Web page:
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OECD Studies on SMEs and Entrepreneurship: Poland 2010: Key Issues and Policies
OECD Publishing, July 2010, Pages: 220
The rapid growth of small, private companies over the past 20 years has been one of the greatest successes of the post-Communist transformation in Poland. The small and medium-sized enterprise (SME) sector today contributes 69% of employment, nearly 60% of turnover and 56% of value added in the Polish economy. As in most countries, SMEs allocate relatively little, less than 5% of revenues, to fixed investment and their productivity is less than in large enterprises. But productivity in the sector, especially in micro-enterprises, has nevertheless risen more rapidly than in large enterprises. Both entry and exit rates for enterprises, almost entirely small ones, are higher in Poland than on average in the EU. This indicates considerable dynamism in the sector which has contributed to the progressive diversification of the Polish economy since the end of central planning.
However, the sector remains weak. It is disproportionately represented by micro-enterprises (those with fewer than ten employees). A significant number of large firms exist in the Polish economy, but there are relatively few firms in the intermediate size classes, especially the 10-49 employee class. This suggests important barriers to the establishment or growth of small firms beyond the micro-enterprise class. Survey evidence indicates that the lack of critical mass is often reflected in a lack of operational sophistication and too little attention to strategy development, record-keeping, marketing and innovation. A majority of SMEs have problems with management quality and two-thirds are focused on survival and maintaining their current position, rather than on development or growth.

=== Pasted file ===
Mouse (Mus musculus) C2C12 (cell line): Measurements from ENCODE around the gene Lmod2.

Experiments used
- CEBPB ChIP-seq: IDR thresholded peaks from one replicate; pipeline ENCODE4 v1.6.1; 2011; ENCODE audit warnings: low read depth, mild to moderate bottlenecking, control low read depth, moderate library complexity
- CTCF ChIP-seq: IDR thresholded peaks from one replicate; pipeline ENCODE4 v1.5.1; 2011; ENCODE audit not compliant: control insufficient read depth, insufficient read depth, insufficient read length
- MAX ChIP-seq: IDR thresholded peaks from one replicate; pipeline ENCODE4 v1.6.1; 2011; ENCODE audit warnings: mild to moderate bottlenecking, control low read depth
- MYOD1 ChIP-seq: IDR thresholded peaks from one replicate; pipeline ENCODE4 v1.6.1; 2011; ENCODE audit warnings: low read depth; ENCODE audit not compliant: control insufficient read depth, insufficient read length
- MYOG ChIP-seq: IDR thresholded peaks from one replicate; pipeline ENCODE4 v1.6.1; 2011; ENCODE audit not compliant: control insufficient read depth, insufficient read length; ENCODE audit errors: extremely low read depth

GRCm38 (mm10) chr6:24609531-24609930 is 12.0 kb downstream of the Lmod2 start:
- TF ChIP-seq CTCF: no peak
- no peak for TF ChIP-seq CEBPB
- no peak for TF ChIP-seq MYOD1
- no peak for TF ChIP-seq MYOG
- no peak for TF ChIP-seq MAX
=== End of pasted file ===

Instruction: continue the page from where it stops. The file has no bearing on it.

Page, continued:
As a result, SMEs in Poland often lack the resources or willingness to invest in new technology. Innovation expenditures, especially on research and development (R&D), are low. SMEs are disadvantaged in terms of capital relative to EU counterparts and are more likely to report difficulties due to: lack of skilled labour; a bureaucratic regulatory and procedural environment; poor infrastructure; and high labour costs. Only 8% of new enterprises started in 2007 raised bank funding to support their activity. The resulting low quality of their products or processes makes them generally uncompetitive in EU or global markets. Few SMEs in Poland are involved in export activity, and participation in public procurement, especially by younger micro- and small enterprises, is low.
SME and Entrepreneurship Performance in Poland Today
SME Framework Conditions and the Business Environment in Poland
SME and Entrepreneurship Policies and Programmes in Poland
The Local Dimension to SME and Entrepreneurship Policy in Poland
SME and Entrepreneurship Policy Assessment and Recommendations for Poland
Annex A - Chronology of Major SME and Entrepreneurship Policy Events and Initiatives in Poland
Annex B - Main Strategic Documents and SME and Entrepreneurship-Related Policies Since 2003
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